That’s not really that important anyway. Let’s look at the show. Michael Bradshaw kicked us off with The Epsom Derby since 1980. Now , I know what you need to know about the Epsom Derby for general quizzes, but I had no idea if it would be enough to bring many points in a Mastermind specialist round. So you can imagine I was quite pleased when it was enough to bring me 7 points. Of course this paled into insignificance alongside Michael Bradshaw’s almost perfect 16 – only one wrong answer in an otherwise flawless display. A really fine performance to begin the show. Game on.
I’ve had to follow a specialist round of that calibre myself in the past, and it’s not easy to put it out of your mind as you’re walking forward for your own round. All the more credit to Les Wallace for not letting it affect his own round. As I mentioned in a previous post one of my earliest career ambitions was to become a palaeontologist, and I suppose that enough residual knowledge from my juvenile obsession with dinosaurs and what came after ( alright, a long time after ) to allow me to cull 6 answers from the round. Which incidentally was exactly half of Les’ score of 12. That was a good performance on this round, but even in a 2 and a half minute round a gap of 4 points is a large one to bridge.
Hazel Humphreys has contested the first round of Mastermind before. In Ian’s 2010/11 series she was in the same first round heat as Mike Foden ( a little bird tells me that Mike will be contesting his own heat a little later on in this series ) , where they were both beaten by Peter Reilly, who went on to be runner up to Ian in the final . Back then Hazel took the life of Richard Pryor. Then she scored 13. Tonight she answered on my wiki choice, Dave Allen, and exceeded her previous score with a fine 15. I found that quite a few of the questions could be answered through familiarity with the wiki page. Add a couple more which I knew anyway, and I was pretty pleased with my own score of 11.
Chris Kirk came to the chair, probably knowing that a good performance was essential if he was to be able to compete, let alone win the show. Not a lot passed him by in this round, either. As we’ve often observed, anything in the teens on specialist is a good score, and Chris’ 13 at least gave him a fighting chance,. even if he was to be playing catch up in the GK round. As for me, despite not having time to wiki, there were thankfully enough old stagers - as predicted Comanche the horse was asked for - in order for me to get 5 points on the round. Adding up all my specialist scores I was quite pleased with the 29 aggregate, considering that I only wikied one of the subjects.
It’s not that often that a score of 12 on specialist will leave you in last place at the turn, but that’s what happened to Les Wallace. Still he returned to the chair, and started the GK round very effectively. What he did well was to keep the round ticking over. He wasn’t getting everything right by any means, but he kept answering, or using strategic passes to keep the questions coming, so that he could pick off what he did know. 10 might not be a huge return for a long GK round, but each of the points was earned. 22 didn’t look like a winning score, though.
Chris Kirk never looked at all comfortable when he returned to the chair, and his round was never quite as effective as that of Les. Yet he too did manage to keep the score moving, and inexorably moved towards the 9 points he needed to match Les’ total. He finished with 9 for the round, which also gave him 22. However Chris had only used 3 passes, which technically put him into first, with two players still to go.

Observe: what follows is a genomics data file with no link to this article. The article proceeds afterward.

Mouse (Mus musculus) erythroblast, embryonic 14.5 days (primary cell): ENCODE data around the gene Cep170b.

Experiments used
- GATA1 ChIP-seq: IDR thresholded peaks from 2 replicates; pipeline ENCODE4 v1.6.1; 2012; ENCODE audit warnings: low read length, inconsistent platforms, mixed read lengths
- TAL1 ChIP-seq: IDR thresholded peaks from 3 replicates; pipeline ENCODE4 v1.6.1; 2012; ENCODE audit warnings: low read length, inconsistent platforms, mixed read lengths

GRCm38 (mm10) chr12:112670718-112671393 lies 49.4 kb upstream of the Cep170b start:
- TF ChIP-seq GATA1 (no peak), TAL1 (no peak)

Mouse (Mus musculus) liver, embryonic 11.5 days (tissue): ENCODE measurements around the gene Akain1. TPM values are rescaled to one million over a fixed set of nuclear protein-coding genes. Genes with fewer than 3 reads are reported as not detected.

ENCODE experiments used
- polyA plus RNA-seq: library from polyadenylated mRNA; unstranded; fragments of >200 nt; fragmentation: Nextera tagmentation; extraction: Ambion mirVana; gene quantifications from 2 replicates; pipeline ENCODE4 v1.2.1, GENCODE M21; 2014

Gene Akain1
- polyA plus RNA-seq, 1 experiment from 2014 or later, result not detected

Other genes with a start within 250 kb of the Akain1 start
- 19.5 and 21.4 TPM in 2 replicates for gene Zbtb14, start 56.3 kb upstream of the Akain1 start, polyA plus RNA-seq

Back in her previous appearance , according to the LAM review of the time, Hazel struggled in her GK round. Lightning does sometimes strike twice in the same place. Although she never lost her smile, or her sense of humour, she never got on terms with the round, and never established a momentum. Last time out she scored 8 for GK, this time she missed that by one. The interesting result was that like Chris, she had finished on 22 and 3 passes. I thought it was highly likely that Matthew would surpass their total, but if he didn’t, then we’d be in for the first tie break of this series.
Matthew needed 7 to win, and he had four of these in the first few questions. Then the round rather slowed down. The fact was, though, that a target of seven really isn’t enough to put a contender into the corridor of uncertainty, and there was a certain inevitability about the way that Matthew steadied the ship, passed the total, and eventually pushed his score for the round out to 10 points. In the end he won comfortably with 26 points.
So what we had tonight, really, was a game of 2 halves. In the specialists all of the contenders had prepared and knew their stuff, and none seemed overawed. In the GK although there was much honest endeavor nobody really managed to take the round by the scruff of the neck, and nobody hugely impressed. For the record I thought that the GK rounds were fair, scoring 18 on Les’, 19 on Chris’, then 16 on both of the last two rounds, where the contenders themselves didn’t really establish a momentum. The Details
|Matthew Bradshaw||The Epsom Derby since 1980||16 – 0||10 - 2||26 – 2|
|Les Wallace||Extinct Fauna of the Ice Age||12 - 1||10 - 4||22 – 5|
|Hazel Humphreys||The Life and Work of Dave Allen||15 – 0||7 - 3||22 - 3|
|Chris Kirk||General Custer and the Battle of the Little Big Horn||13 - 0||9 - 3||22 – 3|